Advanced Search
MyIDEAS: Login

Strategic Ambiguity and Arms Proliferation

Contents:

Author Info

  • Sandeep Baliga
  • Tomas Sjöström

Abstract

A big power is facing a small power that may have developed weapons of mass destruction. The small power can create strategic ambiguity by refusing arms inspections. We study the impact of strategic ambiguity on arms proliferation and welfare. Strategic ambiguity is a substitute for actually acquiring weapons: ambiguity reduces the incentive for the small power to invest in weapons, which reduces the threat of arms proliferation. But strategic ambiguity hides information, and this can lead to costly mistakes. Cheap-talk messages can be used to trigger inspections when such mistakes are particularly costly. Tough messages that trigger inspections always imply a greater risk of arms proliferation. (c) 2008 by The University of Chicago. All rights reserved..

Download Info

If you experience problems downloading a file, check if you have the proper application to view it first. In case of further problems read the IDEAS help page. Note that these files are not on the IDEAS site. Please be patient as the files may be large.
File URL: http://www.journals.uchicago.edu/doi/pdf/10.1086/595016
File Function: link to full text
Download Restriction: Access to full text is restricted to subscribers.

As the access to this document is restricted, you may want to look for a different version under "Related research" (further below) or search for a different version of it.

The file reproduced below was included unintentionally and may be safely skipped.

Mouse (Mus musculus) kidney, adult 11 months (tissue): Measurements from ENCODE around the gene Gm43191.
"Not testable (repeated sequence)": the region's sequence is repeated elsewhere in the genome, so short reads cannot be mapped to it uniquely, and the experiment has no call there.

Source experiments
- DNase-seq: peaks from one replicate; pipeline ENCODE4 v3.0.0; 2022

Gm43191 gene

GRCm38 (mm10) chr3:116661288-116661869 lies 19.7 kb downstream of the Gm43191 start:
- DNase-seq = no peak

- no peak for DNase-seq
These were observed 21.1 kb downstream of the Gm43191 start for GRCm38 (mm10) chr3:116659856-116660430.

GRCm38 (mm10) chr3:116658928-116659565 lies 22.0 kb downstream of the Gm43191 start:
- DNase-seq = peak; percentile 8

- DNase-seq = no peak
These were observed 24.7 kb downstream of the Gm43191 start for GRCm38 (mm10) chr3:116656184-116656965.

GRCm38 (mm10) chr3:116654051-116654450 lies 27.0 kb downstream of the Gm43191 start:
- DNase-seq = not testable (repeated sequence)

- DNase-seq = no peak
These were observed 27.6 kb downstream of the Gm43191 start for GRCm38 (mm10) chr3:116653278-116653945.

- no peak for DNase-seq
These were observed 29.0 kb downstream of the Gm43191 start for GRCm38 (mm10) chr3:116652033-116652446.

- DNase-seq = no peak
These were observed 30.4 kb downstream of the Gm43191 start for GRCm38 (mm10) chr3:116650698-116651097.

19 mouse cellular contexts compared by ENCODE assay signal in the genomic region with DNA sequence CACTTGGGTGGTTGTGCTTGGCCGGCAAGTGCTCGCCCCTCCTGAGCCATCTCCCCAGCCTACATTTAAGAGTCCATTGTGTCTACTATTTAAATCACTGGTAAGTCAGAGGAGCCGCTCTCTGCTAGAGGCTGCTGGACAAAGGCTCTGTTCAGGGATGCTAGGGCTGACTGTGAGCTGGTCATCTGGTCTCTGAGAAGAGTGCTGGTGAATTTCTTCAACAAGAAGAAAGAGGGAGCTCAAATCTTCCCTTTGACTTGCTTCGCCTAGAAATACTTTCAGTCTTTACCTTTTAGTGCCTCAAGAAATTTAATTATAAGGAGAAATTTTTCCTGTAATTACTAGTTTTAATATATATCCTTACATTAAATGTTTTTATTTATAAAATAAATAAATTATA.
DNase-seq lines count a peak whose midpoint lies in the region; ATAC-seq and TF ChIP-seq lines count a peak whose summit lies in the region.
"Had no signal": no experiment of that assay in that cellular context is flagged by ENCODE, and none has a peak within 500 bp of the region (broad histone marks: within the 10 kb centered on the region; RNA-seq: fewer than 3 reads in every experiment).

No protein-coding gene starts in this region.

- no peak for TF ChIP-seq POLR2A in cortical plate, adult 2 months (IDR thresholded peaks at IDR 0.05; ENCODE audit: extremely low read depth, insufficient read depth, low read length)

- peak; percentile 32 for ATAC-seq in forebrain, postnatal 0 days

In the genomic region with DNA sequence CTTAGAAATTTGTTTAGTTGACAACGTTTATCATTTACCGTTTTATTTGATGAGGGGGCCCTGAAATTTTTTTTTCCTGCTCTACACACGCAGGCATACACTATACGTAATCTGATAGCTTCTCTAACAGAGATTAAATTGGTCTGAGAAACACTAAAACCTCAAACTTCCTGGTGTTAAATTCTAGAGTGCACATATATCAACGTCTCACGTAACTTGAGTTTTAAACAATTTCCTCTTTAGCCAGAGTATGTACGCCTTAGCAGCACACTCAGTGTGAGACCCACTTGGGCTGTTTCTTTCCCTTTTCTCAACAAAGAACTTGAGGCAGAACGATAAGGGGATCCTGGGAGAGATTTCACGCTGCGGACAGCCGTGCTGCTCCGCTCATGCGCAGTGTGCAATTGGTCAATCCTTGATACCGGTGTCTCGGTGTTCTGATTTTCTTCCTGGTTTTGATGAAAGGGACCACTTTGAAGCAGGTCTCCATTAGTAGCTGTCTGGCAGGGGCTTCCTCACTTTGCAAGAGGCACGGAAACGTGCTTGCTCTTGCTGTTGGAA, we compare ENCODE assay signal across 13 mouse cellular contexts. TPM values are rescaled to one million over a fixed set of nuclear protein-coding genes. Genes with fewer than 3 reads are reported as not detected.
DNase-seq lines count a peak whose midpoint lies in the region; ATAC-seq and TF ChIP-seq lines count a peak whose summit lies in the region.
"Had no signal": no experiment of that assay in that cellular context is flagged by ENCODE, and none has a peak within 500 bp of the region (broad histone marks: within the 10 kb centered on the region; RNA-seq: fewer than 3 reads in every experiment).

Bibliographic Info

Article provided by University of Chicago Press in its journal Journal of Political Economy.

Volume (Year): 116 (2008)
Issue (Month): 6 (December)
Pages: 1023-1057

as in new window
Handle: RePEc:ucp:jpolec:v:116:y:2008:i:6:p:1023-1057

Contact details of provider:
Web page: http://www.journals.uchicago.edu/JPE/

Related research

Keywords:

Other versions of this item:

References

References listed on IDEAS
Please report citation or reference errors to , or , if you are the registered author of the cited work, log in to your RePEc Author Service profile, click on "citations" and make appropriate adjustments.:
as in new window
  1. Border, Kim C & Sobel, Joel, 1987. "Samurai Accountant: A Theory of Auditing and Plunder," Review of Economic Studies, Wiley Blackwell, vol. 54(4), pages 525-40, October.
  2. Kreps, David M & Wilson, Robert, 1982. "Sequential Equilibria," Econometrica, Econometric Society, vol. 50(4), pages 863-94, July.
  3. V. Crawford & J. Sobel, 2010. "Strategic Information Transmission," Levine's Working Paper Archive 544, David K. Levine.
  4. Sandeep Baliga & Tomas Sj–str–m, 2004. "Arms Races and Negotiations," Review of Economic Studies, Wiley Blackwell, vol. 71(2), pages 351-369, 04.
  5. Diamond, Douglas W, 1984. "Financial Intermediation and Delegated Monitoring," Review of Economic Studies, Wiley Blackwell, vol. 51(3), pages 393-414, July.
  6. Grossman, Sanford J, 1981. "The Informational Role of Warranties and Private Disclosure about Product Quality," Journal of Law and Economics, University of Chicago Press, vol. 24(3), pages 461-83, December.